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From Capitol Hill to the states, advocates for greater antitrust enforcement are closely watching the FTC’s response to the federal judge. Boasberg was detailed and prescriptive in his dismissal, giving the FTC a clear road map to bring a stronger case. He asked the agency to provide more evidence to prove its assertion that Facebook controls 60 percent of the social media market, including showing its calculations, and criticized arguments the agency made about how Facebook abused smaller rivals by controlling their access to data.

But Boasberg indicated that the agency could answer these questions and move forward.

“While there are certainly bones that one could pick with the FTC’s market-definition allegations, the Court does not find them fatally devoid of meat,” he wrote.

Some legal experts think that the FTC will be able to address these criticisms from the judge to ensure that the case is not completely dismissed. But it’s no easy task for a relatively small agency, which sought several extra weeks to respond to the judge’s issues with the case after an initial July 29 deadline.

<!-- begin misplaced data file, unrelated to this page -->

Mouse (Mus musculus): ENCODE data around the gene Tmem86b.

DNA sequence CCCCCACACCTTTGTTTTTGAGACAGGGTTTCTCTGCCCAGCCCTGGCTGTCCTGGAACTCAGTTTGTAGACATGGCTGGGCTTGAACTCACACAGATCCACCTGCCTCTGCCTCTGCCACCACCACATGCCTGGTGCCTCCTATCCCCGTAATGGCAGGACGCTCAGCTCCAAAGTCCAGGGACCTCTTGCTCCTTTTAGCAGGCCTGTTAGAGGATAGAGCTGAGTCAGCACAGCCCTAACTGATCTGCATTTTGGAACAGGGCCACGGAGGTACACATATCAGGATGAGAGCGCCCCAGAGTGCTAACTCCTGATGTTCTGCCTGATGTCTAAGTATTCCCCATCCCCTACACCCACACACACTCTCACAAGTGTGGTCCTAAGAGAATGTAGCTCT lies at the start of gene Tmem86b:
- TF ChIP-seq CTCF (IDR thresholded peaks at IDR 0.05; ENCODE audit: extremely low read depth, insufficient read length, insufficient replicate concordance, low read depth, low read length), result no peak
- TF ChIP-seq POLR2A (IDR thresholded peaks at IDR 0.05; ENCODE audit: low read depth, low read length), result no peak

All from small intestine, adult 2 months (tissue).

“There’s multiple signals that FTC is serious about doing their job of investigations and bringing these cases and fighting them hard,” said Charlotte Slaiman, competition policy director at the consumer group Public Knowledge.

Though the most significant, the Facebook case is but one of a wide range of issues on Khan’s plate. A month after she assumed office, the Biden administration issued a sweeping competition executive order, which called for her agency to take a tougher line on concentration throughout the economy.

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So far, Khan has taken a series of steps to signal a shake-up has arrived at the FTC. She’s started hosting open meetings to open the agency’s business to the public, and she’s warned that greater scrutiny of mergers is on its way.

But the challenge will be for the agency to remain focused on the most important cases, including Facebook, Kovacic said. “She has a downpour of demands from both ends of the avenue,” he said.

And none of her other efforts will matter if she can’t show that she can win against companies, including Facebook, in court.

“The real measure to business decision-makers of your effectiveness and seriousness is your ability to prosecute and win cases,” Kovacic said.

Tyler Pager contributed to this report